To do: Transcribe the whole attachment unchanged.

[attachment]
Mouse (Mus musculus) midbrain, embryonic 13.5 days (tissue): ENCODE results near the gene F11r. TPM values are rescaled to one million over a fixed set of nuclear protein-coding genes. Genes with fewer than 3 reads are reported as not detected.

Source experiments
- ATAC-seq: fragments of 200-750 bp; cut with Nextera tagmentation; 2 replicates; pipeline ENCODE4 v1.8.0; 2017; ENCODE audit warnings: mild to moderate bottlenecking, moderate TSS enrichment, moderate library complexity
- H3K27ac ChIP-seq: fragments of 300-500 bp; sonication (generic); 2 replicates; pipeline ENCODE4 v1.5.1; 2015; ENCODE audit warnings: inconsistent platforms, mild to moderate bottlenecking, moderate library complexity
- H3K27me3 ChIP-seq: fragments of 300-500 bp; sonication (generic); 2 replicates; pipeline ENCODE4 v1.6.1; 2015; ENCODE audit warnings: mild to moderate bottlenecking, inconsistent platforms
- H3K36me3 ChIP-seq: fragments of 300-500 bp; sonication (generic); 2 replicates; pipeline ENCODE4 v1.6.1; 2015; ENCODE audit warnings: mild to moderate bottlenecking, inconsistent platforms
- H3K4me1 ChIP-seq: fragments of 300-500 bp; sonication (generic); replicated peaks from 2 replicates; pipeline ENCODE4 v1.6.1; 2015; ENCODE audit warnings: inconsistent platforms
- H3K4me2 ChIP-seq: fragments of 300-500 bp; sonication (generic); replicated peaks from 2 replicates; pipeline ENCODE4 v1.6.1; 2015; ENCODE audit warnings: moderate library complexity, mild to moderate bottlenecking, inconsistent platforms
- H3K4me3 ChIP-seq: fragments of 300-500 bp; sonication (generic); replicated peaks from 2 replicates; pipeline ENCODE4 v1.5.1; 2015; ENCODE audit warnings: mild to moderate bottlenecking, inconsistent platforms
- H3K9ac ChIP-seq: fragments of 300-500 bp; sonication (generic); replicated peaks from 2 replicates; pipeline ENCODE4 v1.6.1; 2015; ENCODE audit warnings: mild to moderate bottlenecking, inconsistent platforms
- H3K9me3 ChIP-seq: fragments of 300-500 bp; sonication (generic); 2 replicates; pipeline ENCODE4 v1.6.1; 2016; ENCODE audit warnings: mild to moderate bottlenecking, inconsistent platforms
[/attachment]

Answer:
Mouse (Mus musculus) midbrain, embryonic 13.5 days (tissue): ENCODE results near the gene F11r. TPM values are rescaled to one million over a fixed set of nuclear protein-coding genes. Genes with fewer than 3 reads are reported as not detected.

Source experiments
- ATAC-seq: fragments of 200-750 bp; cut with Nextera tagmentation; 2 replicates; pipeline ENCODE4 v1.8.0; 2017; ENCODE audit warnings: mild to moderate bottlenecking, moderate TSS enrichment, moderate library complexity
- H3K27ac ChIP-seq: fragments of 300-500 bp; sonication (generic); 2 replicates; pipeline ENCODE4 v1.5.1; 2015; ENCODE audit warnings: inconsistent platforms, mild to moderate bottlenecking, moderate library complexity
- H3K27me3 ChIP-seq: fragments of 300-500 bp; sonication (generic); 2 replicates; pipeline ENCODE4 v1.6.1; 2015; ENCODE audit warnings: mild to moderate bottlenecking, inconsistent platforms
- H3K36me3 ChIP-seq: fragments of 300-500 bp; sonication (generic); 2 replicates; pipeline ENCODE4 v1.6.1; 2015; ENCODE audit warnings: mild to moderate bottlenecking, inconsistent platforms
- H3K4me1 ChIP-seq: fragments of 300-500 bp; sonication (generic); replicated peaks from 2 replicates; pipeline ENCODE4 v1.6.1; 2015; ENCODE audit warnings: inconsistent platforms
- H3K4me2 ChIP-seq: fragments of 300-500 bp; sonication (generic); replicated peaks from 2 replicates; pipeline ENCODE4 v1.6.1; 2015; ENCODE audit warnings: moderate library complexity, mild to moderate bottlenecking, inconsistent platforms
- H3K4me3 ChIP-seq: fragments of 300-500 bp; sonication (generic); replicated peaks from 2 replicates; pipeline ENCODE4 v1.5.1; 2015; ENCODE audit warnings: mild to moderate bottlenecking, inconsistent platforms
- H3K9ac ChIP-seq: fragments of 300-500 bp; sonication (generic); replicated peaks from 2 replicates; pipeline ENCODE4 v1.6.1; 2015; ENCODE audit warnings: mild to moderate bottlenecking, inconsistent platforms
- H3K9me3 ChIP-seq: fragments of 300-500 bp; sonication (generic); 2 replicates; pipeline ENCODE4 v1.6.1; 2016; ENCODE audit warnings: mild to moderate bottlenecking, inconsistent platforms